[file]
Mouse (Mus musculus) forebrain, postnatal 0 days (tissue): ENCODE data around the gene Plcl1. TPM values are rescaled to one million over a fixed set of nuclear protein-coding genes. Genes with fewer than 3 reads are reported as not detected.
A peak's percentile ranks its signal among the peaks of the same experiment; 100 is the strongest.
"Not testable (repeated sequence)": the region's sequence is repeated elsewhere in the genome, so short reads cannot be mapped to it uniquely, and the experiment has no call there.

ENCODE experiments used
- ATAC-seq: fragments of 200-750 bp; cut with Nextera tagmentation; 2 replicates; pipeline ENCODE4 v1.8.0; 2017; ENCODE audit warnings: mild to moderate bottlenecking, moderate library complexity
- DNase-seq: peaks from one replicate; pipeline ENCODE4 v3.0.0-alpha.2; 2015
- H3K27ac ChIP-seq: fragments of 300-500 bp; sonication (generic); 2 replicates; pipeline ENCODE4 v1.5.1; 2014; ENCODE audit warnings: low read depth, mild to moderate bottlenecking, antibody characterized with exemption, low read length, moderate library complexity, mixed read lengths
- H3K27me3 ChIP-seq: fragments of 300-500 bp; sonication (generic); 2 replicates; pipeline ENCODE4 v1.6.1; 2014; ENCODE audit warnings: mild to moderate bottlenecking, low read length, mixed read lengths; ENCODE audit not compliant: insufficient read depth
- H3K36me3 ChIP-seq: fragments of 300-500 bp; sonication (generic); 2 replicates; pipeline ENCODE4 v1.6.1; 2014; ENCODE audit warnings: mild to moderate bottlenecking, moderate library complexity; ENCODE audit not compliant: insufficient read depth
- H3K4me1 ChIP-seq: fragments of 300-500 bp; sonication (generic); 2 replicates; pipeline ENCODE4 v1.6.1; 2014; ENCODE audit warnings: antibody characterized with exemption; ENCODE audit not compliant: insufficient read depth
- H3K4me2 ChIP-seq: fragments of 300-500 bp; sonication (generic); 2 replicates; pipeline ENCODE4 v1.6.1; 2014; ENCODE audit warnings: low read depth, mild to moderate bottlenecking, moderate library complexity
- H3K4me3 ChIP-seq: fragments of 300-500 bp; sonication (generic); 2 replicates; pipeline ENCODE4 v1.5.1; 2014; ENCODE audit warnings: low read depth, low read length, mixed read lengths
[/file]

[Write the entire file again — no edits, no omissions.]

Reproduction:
Mouse (Mus musculus) forebrain, postnatal 0 days (tissue): ENCODE data around the gene Plcl1. TPM values are rescaled to one million over a fixed set of nuclear protein-coding genes. Genes with fewer than 3 reads are reported as not detected.
A peak's percentile ranks its signal among the peaks of the same experiment; 100 is the strongest.
"Not testable (repeated sequence)": the region's sequence is repeated elsewhere in the genome, so short reads cannot be mapped to it uniquely, and the experiment has no call there.

ENCODE experiments used
- ATAC-seq: fragments of 200-750 bp; cut with Nextera tagmentation; 2 replicates; pipeline ENCODE4 v1.8.0; 2017; ENCODE audit warnings: mild to moderate bottlenecking, moderate library complexity
- DNase-seq: peaks from one replicate; pipeline ENCODE4 v3.0.0-alpha.2; 2015
- H3K27ac ChIP-seq: fragments of 300-500 bp; sonication (generic); 2 replicates; pipeline ENCODE4 v1.5.1; 2014; ENCODE audit warnings: low read depth, mild to moderate bottlenecking, antibody characterized with exemption, low read length, moderate library complexity, mixed read lengths
- H3K27me3 ChIP-seq: fragments of 300-500 bp; sonication (generic); 2 replicates; pipeline ENCODE4 v1.6.1; 2014; ENCODE audit warnings: mild to moderate bottlenecking, low read length, mixed read lengths; ENCODE audit not compliant: insufficient read depth
- H3K36me3 ChIP-seq: fragments of 300-500 bp; sonication (generic); 2 replicates; pipeline ENCODE4 v1.6.1; 2014; ENCODE audit warnings: mild to moderate bottlenecking, moderate library complexity; ENCODE audit not compliant: insufficient read depth
- H3K4me1 ChIP-seq: fragments of 300-500 bp; sonication (generic); 2 replicates; pipeline ENCODE4 v1.6.1; 2014; ENCODE audit warnings: antibody characterized with exemption; ENCODE audit not compliant: insufficient read depth
- H3K4me2 ChIP-seq: fragments of 300-500 bp; sonication (generic); 2 replicates; pipeline ENCODE4 v1.6.1; 2014; ENCODE audit warnings: low read depth, mild to moderate bottlenecking, moderate library complexity
- H3K4me3 ChIP-seq: fragments of 300-500 bp; sonication (generic); 2 replicates; pipeline ENCODE4 v1.5.1; 2014; ENCODE audit warnings: low read depth, low read length, mixed read lengths